A few years back, I attended a convention of entrepreneurs with a respected business journalist who was looking for interesting rags-to-riches stories. Word of his pursuit quickly got out among the attendees, however, and the journalist soon had a posse of people following him around, desperate to share their sagas.
At first, I smirked as my friend was cornered by one publicity-hungry businessperson after another. Then I began to closely observe the spectrum of behaviors they used to sell themselves. I saw people engaging in what I’ve since learned is called humblebragging (a famous example coming from the Twitter account of Ari Fleischer, George W. Bush’s White House press secretary, who wrote: “They just announced my flight at LaGuardia is number 15 for takeoff. I miss Air Force One!!”).
I saw people being overly self-congratulatory. I saw people htting the sweet spot and actually winning my friend’s attention.
Don’t get me wrong: As someone who deals with entrepreneurs and business owners on a daily basis myself, I applaud and encourage self-promotion. And I understand that it’s important, a vital component for success is to portray yourself, your team, your organization as bigger, better, smarter, sleeker. (As P.T. Barnum famously said, “Without promotion something terrible happens — nothing.”)
Yet it is how you attract attention, gain clients and create influence that’s important. When does branding become boasting? And under what scenario does pride become pretention? Anyone who has been on the listening side of a “passionate” self-promoter knows that there can be too much of a good thing. Confidence can turn to cockiness quickly and actually do damage to you and your company’s reputation.
So, if you’re worried you’re doing the self-promotion thing wrong, take some advice. Here are the tips I’ve learned on how to sell yourself without turning people off.
I find it amazing when somebody in a small group is talking about himself or herself and doesn’t notice the annoyance or boredom afoot out there in the audience. Irene Scopelliti, co-author of You Call It “Self-Exuberance”; I Call It “Bragging, calls this the empathy gap. “We find it very hard to imagine what it’s like to be in any emotional state other than the one we’re currently in, especially the emotional states of another person, Scopelliti wrote. “Braggarts tend to systematically overestimate how much the listener will share in their positive emotions.”
So, do as she suggests: Read your audience members. Look in their eyes or at their body posture. Whether you realize it or not, you could be making other people feel inadequate or useless. Or you could be turning them off, killing potential profitable relationships If you look at your listeners and realize there are some people whose voices you haven’t heard, maybe you’re hogging the conversation
Sometimes (and more often than not), the response to a compliment is “Thank you. That’s very kind.” But gratitude from the person you’re complimenting isn’t an invitation for you to go into your story. If your listener is interested, he or she will pursue the conversation.
As French philosopher Jacques Maritian said, “Gratitude is the most exquisite source of courtesy.” In short, you can often impress more by saying less.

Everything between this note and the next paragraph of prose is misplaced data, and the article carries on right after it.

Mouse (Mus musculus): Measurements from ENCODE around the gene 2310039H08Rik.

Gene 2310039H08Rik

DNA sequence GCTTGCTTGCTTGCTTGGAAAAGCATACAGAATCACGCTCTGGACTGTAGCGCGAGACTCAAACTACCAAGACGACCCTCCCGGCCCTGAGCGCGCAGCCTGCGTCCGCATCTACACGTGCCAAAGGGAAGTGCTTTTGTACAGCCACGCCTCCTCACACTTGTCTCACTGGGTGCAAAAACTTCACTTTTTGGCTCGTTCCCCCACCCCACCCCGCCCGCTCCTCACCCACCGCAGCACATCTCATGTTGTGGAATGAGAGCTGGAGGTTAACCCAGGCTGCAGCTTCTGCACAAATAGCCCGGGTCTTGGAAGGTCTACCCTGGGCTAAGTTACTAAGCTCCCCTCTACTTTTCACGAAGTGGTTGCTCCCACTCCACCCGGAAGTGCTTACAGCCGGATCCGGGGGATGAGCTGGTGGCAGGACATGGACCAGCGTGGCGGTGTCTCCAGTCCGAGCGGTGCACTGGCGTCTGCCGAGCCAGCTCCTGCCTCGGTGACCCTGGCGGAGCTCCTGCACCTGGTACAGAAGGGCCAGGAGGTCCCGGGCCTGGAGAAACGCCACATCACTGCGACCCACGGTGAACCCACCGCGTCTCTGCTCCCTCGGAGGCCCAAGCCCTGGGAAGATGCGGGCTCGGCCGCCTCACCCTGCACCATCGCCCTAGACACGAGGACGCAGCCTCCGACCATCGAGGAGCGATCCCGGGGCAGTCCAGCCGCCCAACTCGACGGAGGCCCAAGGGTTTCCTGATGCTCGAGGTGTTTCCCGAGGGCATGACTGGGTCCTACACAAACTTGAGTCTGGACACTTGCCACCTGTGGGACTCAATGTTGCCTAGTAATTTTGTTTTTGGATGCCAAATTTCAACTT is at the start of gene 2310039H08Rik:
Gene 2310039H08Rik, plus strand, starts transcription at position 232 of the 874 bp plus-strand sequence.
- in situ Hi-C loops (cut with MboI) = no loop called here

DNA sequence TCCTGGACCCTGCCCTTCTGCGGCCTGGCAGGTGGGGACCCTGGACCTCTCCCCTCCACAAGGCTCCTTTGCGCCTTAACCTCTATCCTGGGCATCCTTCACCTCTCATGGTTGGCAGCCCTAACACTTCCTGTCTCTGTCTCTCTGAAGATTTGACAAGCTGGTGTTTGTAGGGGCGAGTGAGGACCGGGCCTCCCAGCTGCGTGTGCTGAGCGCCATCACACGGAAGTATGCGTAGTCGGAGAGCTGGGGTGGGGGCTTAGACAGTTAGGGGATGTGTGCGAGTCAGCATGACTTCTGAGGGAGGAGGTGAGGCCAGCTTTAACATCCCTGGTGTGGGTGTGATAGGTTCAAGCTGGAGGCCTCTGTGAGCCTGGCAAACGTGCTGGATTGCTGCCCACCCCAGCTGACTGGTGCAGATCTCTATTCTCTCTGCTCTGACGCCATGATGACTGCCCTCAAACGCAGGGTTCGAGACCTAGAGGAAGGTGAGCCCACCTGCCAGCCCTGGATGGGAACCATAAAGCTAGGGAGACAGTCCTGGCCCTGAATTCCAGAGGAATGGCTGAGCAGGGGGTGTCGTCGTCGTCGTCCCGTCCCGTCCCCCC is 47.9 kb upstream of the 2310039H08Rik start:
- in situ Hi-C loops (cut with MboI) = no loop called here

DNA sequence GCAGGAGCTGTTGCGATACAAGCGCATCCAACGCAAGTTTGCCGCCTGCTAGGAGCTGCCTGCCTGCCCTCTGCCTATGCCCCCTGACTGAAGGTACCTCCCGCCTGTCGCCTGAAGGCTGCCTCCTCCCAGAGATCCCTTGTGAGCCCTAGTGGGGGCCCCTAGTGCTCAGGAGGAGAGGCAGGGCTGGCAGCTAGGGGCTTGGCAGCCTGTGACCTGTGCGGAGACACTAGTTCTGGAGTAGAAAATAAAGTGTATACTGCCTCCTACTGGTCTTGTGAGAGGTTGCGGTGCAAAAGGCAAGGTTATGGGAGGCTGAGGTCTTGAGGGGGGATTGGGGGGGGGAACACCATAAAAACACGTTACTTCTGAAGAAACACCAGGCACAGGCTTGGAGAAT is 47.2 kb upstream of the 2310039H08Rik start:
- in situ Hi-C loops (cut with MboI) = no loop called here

Unless you really did something yourself, you didn’t do it yourself. So, share how the input of others contributed to your position. Praising those who have helped you not only humanizes you but inspires those people who have helped you to sing your praises. By acknowledging other people, you’re creating a network of support.
Tom Szaky, CEO of N.J.-based recycling company TerraCycle, has equipped each of his company’s offices with a gong. People who succeed are encouraged to bang the gong, then send out an email to the entire company touting their achievement. By letting people accept their due credit, Szaky has created an army of ambassadors and a wave of positive promotion.
Don’t rattle off numbers. Your statistics are interesting only to you. No matter how impressive you think you are, there’s no quicker way to shut down a listener than to throw facts and figures at them. Tell a story — tell your story. Make it engaging, make it entertaining. Stories connect you to your listeners. Your audiences feel that they get to know you as authentic people and they will remember you.
3M executive Gordon Shaw was one of the first to discover the appeal of telling a business story through storytelling. By substituting the brain-numbing tedium of bullet points with compelling anecdotes, or what he called “strategic narratives,” Shaw found a way to invest his listener and promote his business. This was a strategy that became fundamental to 3M.
Most important: Make sure you have the goods. Sure, share your story — your strengths, your successes. But, unless you’re actually changing the world, remember that you’re not changing the world. Don’t over-inflate your accomplishments. Somebody’s bound to follow up; and if your story turns out to be hollow, your reputation might be severely compromised.
Remember former Yahoo CEO Scott Thompson who padded his resume? Or former-RadioShack CEO David Edmondson who had trouble with the truth on his resume? Note how “former” precedes each of these men’s titles.
Related: Want My Business? Don’t Lie to Me
The main message here? There is a time and a place for self-promotion. The key is knowing when and how to deploy it.